Both Afghan poll stories had their pros and cons as they where written from different points of view and presented the facts on different platforms. These differences made deciphering between the two difficult, and compiling them even more of a challenge.
USA Today portrayed the facts in a blatant manner, while getting some input from credible sources on the results of the survey. The story also sides with the Afghan people saying that they are “optimistic about the future, satisfied with their young democracy and rank security low on their list of every day concerns.” The story also established the survey’s credibility in the three paragraphs after the first one.
The Times’ story lacked outside sources but took the data and presented it in a way that was easier for readers to understand. The story is written with what I’ll call “an American point of view” because we so often hear and read about the negative aspects of Afghanistan, and this story is no different. The story states that “Afghans have lost a considerable amount of confidence” and notes the number of people with negative or mixed views on the country’s future has grown since a 2004 survey. The story also established the survey’s credibility after the most important results are presented.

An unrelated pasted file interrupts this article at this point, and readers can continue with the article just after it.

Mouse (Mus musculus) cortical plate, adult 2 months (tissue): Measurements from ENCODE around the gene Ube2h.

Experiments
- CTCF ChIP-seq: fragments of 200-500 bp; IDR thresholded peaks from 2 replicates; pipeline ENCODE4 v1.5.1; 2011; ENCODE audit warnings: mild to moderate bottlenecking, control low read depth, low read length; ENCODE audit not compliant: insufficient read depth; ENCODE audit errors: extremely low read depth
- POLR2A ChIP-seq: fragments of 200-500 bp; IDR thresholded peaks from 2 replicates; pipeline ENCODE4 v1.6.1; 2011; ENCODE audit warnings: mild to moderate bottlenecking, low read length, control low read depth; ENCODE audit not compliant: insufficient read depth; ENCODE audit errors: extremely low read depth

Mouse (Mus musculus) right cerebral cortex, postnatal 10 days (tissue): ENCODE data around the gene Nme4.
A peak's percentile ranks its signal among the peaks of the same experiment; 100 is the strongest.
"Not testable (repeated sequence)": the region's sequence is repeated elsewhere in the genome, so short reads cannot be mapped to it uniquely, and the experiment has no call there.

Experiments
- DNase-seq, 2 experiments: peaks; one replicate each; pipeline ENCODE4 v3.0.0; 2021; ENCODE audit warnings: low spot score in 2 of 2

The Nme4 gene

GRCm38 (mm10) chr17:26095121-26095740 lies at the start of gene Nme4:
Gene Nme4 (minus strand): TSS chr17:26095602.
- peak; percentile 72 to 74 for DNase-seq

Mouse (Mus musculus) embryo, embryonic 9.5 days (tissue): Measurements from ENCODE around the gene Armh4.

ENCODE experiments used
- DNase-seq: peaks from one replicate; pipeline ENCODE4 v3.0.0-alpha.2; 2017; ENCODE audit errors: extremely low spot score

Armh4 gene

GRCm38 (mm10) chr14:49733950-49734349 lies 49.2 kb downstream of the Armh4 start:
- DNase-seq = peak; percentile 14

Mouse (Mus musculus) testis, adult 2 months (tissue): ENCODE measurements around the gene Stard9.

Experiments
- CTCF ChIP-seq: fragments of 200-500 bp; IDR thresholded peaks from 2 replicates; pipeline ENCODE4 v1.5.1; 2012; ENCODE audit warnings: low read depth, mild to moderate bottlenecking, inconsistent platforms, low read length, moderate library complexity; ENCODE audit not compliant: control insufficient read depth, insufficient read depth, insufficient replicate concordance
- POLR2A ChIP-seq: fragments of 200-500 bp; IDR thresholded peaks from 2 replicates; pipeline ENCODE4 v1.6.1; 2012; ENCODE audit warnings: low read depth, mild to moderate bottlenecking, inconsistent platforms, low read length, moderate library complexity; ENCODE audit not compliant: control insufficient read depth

Overall, this exercise shows how easy it is for two different organizations to report a survey. I appreciated the Times’ method of breaking down the results and when it chose to establish the credibility, but I would have preferred it paired with USA Today’s point of view and use of outside voices.